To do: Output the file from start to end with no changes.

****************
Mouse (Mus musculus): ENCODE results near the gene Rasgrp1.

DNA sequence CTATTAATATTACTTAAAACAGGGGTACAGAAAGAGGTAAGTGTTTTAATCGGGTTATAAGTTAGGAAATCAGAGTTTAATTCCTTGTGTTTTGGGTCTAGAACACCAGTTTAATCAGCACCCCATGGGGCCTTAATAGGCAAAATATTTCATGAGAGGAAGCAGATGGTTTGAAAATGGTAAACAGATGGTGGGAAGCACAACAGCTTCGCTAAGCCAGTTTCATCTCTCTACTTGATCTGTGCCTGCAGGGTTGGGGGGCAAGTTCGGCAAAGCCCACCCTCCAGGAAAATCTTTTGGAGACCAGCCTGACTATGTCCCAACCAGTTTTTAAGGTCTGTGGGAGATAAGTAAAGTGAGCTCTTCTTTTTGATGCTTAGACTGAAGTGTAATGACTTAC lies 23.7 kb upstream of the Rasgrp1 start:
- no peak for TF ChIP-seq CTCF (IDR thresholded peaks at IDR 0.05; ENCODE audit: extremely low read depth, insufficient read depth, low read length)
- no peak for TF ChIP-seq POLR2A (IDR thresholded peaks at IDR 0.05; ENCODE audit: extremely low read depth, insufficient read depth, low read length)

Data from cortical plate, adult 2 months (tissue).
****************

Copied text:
Mouse (Mus musculus): ENCODE results near the gene Rasgrp1.

DNA sequence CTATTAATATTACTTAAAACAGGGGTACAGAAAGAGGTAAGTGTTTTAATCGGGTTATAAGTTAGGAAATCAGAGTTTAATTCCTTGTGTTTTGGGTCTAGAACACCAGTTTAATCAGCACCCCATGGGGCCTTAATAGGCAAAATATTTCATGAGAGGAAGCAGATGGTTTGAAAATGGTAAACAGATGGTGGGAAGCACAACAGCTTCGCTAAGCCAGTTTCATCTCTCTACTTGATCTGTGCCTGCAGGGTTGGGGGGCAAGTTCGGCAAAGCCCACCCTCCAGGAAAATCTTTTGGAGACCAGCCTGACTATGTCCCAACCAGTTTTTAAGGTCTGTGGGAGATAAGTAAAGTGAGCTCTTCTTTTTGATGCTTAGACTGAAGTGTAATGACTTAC lies 23.7 kb upstream of the Rasgrp1 start:
- no peak for TF ChIP-seq CTCF (IDR thresholded peaks at IDR 0.05; ENCODE audit: extremely low read depth, insufficient read depth, low read length)
- no peak for TF ChIP-seq POLR2A (IDR thresholded peaks at IDR 0.05; ENCODE audit: extremely low read depth, insufficient read depth, low read length)

Data from cortical plate, adult 2 months (tissue).